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Magnetic resonance imaging is a powerful diagnostic tool, able to give us accurate anatomical and functional insights concerning the structure of the heart, and capable of overcoming some of the drawbacks and limitations of echocardiography and catheterization. The aim of our current review is to highlight the advantages and applications of the technique in the evaluation of patients with functionally univentricular hearts before and after conversion to the Fontan circulation. Most of these patients will have undergone surgery several times in their life, with a certain body size, and with less than optimal echocardiographic windows because of the surgical scars. Moreover, vascular access is sometimes unavailable due to previous catheterizations. Furthermore, resonance imaging is non-invasive, and can be performed without sedation in patients older than 8 years. Since many of the current techniques, some of them still experimental, will be used extensively in future clinical practice, physicians should be aware of the full spectrum of capabilities of resonance imaging. We will highlight all these applications in the sections which follow.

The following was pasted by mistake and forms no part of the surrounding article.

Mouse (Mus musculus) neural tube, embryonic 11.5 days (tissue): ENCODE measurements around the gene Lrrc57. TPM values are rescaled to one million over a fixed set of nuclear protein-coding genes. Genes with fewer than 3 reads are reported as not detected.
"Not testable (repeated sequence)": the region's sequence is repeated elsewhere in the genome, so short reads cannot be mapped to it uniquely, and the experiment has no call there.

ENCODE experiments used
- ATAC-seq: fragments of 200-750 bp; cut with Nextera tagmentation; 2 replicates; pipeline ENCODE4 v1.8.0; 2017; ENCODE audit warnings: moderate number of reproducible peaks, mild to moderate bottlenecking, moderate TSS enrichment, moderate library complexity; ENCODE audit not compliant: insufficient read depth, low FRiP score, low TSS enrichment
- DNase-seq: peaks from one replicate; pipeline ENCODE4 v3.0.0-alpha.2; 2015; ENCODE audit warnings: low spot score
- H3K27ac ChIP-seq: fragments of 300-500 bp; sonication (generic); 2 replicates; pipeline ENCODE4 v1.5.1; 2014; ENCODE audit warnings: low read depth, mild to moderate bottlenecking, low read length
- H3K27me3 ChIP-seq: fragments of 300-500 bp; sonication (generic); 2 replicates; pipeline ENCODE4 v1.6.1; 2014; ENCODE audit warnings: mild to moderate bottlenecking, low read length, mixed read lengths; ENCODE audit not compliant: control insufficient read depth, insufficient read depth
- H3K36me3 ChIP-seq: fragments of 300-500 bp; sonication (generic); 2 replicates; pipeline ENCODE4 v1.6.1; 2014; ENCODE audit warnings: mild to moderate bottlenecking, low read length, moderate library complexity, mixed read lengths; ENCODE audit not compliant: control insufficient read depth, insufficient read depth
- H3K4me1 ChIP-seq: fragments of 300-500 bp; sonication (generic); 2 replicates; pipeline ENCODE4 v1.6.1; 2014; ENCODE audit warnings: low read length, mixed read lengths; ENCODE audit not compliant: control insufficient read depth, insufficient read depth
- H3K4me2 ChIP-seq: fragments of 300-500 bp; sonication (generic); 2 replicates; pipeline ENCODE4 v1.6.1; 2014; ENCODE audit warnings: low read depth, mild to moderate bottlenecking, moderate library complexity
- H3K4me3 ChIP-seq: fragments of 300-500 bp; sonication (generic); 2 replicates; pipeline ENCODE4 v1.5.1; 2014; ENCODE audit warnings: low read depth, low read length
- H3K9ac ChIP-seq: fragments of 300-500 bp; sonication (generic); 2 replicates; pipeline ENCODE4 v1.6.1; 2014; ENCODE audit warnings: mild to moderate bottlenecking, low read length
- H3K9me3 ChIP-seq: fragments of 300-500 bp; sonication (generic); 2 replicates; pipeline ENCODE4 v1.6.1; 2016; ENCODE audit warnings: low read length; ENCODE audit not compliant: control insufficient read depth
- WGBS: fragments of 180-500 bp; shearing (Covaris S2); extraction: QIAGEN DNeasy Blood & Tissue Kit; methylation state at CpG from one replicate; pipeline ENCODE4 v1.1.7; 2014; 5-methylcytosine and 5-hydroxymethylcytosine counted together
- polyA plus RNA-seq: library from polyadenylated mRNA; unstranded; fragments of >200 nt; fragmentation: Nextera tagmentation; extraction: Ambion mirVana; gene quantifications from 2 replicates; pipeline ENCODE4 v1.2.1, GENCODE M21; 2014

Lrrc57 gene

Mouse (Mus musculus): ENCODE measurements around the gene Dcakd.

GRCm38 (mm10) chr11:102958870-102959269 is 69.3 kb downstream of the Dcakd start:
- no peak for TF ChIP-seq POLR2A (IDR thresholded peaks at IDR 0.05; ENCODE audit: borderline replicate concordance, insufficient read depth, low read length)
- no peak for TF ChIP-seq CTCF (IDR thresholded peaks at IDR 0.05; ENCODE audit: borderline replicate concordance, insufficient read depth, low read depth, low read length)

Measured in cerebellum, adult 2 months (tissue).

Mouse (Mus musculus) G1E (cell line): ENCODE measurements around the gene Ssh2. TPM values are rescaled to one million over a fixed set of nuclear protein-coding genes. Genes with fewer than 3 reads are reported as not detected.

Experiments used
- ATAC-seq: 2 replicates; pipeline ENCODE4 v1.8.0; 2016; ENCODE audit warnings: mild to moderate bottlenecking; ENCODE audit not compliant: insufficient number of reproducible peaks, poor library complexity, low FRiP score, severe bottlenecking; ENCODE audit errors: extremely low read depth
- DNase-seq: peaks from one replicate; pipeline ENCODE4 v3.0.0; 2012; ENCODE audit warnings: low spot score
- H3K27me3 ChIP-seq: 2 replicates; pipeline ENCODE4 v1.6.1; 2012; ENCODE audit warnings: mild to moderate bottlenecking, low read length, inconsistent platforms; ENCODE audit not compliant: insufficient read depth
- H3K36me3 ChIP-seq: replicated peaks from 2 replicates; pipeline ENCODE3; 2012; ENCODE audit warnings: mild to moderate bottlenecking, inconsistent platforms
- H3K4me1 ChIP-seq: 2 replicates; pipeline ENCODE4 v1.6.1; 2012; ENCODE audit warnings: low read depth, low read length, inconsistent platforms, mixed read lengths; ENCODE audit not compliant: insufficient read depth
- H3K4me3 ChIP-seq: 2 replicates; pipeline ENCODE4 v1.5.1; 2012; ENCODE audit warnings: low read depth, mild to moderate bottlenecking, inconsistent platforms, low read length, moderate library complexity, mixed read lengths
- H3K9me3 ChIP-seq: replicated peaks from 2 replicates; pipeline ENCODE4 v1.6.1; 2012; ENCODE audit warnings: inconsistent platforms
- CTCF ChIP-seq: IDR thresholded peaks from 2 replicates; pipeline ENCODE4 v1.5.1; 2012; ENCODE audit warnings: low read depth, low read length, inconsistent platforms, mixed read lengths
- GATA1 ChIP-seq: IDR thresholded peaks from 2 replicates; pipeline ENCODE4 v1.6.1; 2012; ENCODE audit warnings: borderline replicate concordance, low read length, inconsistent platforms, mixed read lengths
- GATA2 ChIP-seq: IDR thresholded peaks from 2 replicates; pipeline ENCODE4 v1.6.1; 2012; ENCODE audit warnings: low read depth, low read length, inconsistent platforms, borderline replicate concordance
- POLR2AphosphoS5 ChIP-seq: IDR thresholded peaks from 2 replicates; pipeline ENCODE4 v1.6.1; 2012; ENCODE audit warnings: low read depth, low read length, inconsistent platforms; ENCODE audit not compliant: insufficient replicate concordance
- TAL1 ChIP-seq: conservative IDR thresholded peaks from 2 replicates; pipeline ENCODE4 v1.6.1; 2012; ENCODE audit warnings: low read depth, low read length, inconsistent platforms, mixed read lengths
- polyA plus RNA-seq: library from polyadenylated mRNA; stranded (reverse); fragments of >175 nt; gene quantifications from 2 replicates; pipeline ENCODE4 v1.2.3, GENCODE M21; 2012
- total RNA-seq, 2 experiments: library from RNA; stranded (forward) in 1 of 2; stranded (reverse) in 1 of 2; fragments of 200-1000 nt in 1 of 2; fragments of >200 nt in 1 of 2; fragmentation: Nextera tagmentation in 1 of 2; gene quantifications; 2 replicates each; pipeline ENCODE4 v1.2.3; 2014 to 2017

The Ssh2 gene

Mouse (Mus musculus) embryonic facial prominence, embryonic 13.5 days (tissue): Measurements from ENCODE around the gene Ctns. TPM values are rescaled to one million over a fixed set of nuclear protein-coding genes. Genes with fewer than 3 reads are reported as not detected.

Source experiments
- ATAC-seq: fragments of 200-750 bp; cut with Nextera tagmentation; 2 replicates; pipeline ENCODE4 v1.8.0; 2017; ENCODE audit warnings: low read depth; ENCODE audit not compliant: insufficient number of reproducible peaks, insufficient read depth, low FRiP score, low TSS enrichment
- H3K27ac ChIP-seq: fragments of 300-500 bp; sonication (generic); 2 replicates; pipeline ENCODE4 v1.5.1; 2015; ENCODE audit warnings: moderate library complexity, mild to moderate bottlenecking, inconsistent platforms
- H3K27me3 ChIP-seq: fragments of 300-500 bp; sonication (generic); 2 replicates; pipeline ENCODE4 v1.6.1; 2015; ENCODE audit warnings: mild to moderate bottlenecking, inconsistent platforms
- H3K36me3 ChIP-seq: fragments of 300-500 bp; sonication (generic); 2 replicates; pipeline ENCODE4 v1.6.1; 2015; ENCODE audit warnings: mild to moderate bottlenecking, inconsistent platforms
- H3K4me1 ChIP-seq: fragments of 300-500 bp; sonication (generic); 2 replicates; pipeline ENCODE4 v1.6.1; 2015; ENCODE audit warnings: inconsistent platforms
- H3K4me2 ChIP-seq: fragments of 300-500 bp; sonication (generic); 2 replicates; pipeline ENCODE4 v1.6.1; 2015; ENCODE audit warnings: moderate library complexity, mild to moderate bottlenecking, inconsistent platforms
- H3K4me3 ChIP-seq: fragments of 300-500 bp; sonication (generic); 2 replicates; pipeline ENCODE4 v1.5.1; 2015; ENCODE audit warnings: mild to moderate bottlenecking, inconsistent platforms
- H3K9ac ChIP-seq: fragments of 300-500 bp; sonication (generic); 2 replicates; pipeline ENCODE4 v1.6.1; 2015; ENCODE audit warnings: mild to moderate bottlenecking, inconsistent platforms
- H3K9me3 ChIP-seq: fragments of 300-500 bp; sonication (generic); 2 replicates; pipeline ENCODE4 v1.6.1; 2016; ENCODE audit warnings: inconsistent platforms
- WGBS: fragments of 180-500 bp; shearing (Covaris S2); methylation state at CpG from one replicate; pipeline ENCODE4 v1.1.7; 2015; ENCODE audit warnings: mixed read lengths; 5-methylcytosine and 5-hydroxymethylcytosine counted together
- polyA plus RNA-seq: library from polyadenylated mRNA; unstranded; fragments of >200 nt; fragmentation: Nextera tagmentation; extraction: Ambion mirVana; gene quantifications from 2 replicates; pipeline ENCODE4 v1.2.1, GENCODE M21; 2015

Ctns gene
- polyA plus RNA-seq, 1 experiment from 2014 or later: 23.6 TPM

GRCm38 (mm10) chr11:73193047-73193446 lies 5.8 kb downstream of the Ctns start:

the idea underscoring our proposed development is to take advantage of the good properties of both polyurethanes (pu) and silicones (pdms). the attributes which make polyurethanes attractive as materials for biomedical applications are their excellent physical–chemical properties, and their relatively good biocompatibility. against their use is the phenomenon of biodegradation that occurs after long-term implantation. silicones, on the other end, are known to have long-term biostability and good haemocompatibility subsequent to their use in several biomedical settings.
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